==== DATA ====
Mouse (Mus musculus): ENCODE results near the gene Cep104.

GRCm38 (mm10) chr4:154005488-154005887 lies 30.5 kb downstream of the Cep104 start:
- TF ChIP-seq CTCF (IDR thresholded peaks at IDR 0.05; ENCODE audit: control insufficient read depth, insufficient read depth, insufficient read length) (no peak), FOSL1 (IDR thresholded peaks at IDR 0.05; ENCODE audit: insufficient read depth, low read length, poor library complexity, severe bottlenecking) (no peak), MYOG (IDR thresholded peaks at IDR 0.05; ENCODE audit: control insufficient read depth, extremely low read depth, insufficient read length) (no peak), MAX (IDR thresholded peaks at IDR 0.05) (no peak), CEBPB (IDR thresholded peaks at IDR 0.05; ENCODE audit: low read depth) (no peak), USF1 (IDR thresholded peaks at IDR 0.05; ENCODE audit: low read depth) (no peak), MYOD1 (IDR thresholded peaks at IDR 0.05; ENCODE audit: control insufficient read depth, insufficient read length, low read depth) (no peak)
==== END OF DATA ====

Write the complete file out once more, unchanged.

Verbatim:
Mouse (Mus musculus): ENCODE results near the gene Cep104.

GRCm38 (mm10) chr4:154005488-154005887 lies 30.5 kb downstream of the Cep104 start:
- TF ChIP-seq CTCF (IDR thresholded peaks at IDR 0.05; ENCODE audit: control insufficient read depth, insufficient read depth, insufficient read length) (no peak), FOSL1 (IDR thresholded peaks at IDR 0.05; ENCODE audit: insufficient read depth, low read length, poor library complexity, severe bottlenecking) (no peak), MYOG (IDR thresholded peaks at IDR 0.05; ENCODE audit: control insufficient read depth, extremely low read depth, insufficient read length) (no peak), MAX (IDR thresholded peaks at IDR 0.05) (no peak), CEBPB (IDR thresholded peaks at IDR 0.05; ENCODE audit: low read depth) (no peak), USF1 (IDR thresholded peaks at IDR 0.05; ENCODE audit: low read depth) (no peak), MYOD1 (IDR thresholded peaks at IDR 0.05; ENCODE audit: control insufficient read depth, insufficient read length, low read depth) (no peak)